How VCs Evaluate Startups: Part Two
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This is the cut-the-BS, transparent blog series on the criteria that I use as an investor when evaluating a startup as a potential investment. This post will focus on the first conversation startups have with VCs and what’s actually going through the VC’s mind. If you’re curious about how a VC decides to initiate the first conversation, you can start with Part 1.
What the First Conversation is Really About
They say fundraising is like dating, and the intro conversation is like the low-pressure first date. It lasts between 20–40 minutes, in person or by phone. You get a chance to introduce yourself, your company, etc…at least that’s what it looks like for the founder.
But unlike dating, for the VC, this is about getting to a quick no.
VCs aim to triage the bottom 80% of startups so that they can dig deeper into the top 20%. After the first conversation, I’m looking to say “no” to 70–80% of the startups, which implies that I’m actively looking for reasons to not invest in the startup.
Who You’re Talking to & How They’re Motivated
To understand why the triaging happens, it’s helpful to understand the person you’re talking to. The first chat is likely going to be with an analyst or an associate. They range from fresh-out-of-college to post-MBAs with a short stint as a founder, product manager, or a consultant/banker. They don’t have the check-writing powers, but they serve as the gatekeepers to the partners who do — an important dynamic to keep in mind.
Partners are stretched thin, serving on boards of startups they’re trying to keep alive, managing their investors, while also trying to keep up with other VCs. So they rely on associates to help them direct their attention to the right deals and divert it away from the wrong ones.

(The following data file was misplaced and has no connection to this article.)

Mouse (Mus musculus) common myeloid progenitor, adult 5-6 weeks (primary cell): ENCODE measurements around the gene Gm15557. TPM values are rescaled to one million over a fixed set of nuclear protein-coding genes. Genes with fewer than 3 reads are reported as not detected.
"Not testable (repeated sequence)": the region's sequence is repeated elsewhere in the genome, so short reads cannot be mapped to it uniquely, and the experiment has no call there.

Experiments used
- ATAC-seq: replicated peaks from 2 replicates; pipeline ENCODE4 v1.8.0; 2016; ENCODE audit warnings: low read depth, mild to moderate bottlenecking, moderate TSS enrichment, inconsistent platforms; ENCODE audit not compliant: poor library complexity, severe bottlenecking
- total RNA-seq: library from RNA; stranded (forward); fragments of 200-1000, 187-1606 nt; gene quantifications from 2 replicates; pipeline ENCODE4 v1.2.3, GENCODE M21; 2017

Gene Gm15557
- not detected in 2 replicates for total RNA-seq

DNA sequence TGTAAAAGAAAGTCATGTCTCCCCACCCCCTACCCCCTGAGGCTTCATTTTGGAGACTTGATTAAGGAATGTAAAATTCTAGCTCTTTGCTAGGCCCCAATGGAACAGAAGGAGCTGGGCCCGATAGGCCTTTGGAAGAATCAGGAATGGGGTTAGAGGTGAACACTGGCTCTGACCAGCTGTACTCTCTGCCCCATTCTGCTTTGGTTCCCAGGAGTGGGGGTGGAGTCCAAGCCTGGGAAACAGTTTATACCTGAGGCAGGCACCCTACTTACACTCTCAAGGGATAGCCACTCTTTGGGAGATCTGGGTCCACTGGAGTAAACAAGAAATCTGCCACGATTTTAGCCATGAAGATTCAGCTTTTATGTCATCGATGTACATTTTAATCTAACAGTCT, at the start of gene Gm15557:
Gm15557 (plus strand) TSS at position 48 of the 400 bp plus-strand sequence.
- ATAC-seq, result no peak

For an associate, their value to the firm is tied to finding and vetting deals. Their credibility lives and dies by the quality and quantity of the deals they bring to the firm. That means at this stage in the process, you are one of many potential startups that they need to triage in their pipeline.
But here’s the paradoxical secret: as much as the associates are looking to say “no”, they are also sincerely rooting for you to be the badass startup that they’ve been looking for. Associates want to be your first advocates at the VC firm. They want be the ones saying to the partners, “Hey, I just met this really cool startup, and you need to get on the phone with them tomorrow.”
In my experience, I’ve found the best entrepreneurs have figured out how to work with the associates to build their case during that first conversation.
The Agenda of the Conversation
To work with the VC, it’ll be helpful to hone in on what they’re looking for vs. not. I’ll share the agenda that I personally use 90% of the time. The following is a comprehensive list of topics from which I’ll pick and choose the important ones that are especially pertinent to the startup. The first conversation is about information: be concise, be precise, be measurable.
I want to take a quick moment to emphasize “team”. For startups, companies pivot, strategies change, revenues build, but the founders are rarely replaceable, especially in Seed and Series A. The evaluation on “team” goes beyond the resume. It’s more about you as a founder: how thoughtful you are in your answers, how collaborative you are in your approach to the conversation, how much conviction you have in your thesis.
Of course, not all VCs think alike. Some emphasize the human element while others the more quantitative proofpoints. Every pitch and firm require different prescriptive tips, but these are my personal agenda items that tend to hold true for most VCs you’ll meet in the VC world.
So, be concise, precise, and quantitative. Avoid the fluff or grandiose statements. If you’re truly ready to be funded, you’ll have a lot of substance you’ll need to convey. And the more substance you pack in and less fluff you keep out, higher your chances you might find yourself on second dates with the VC.
Keep on hustling, and see you at the top.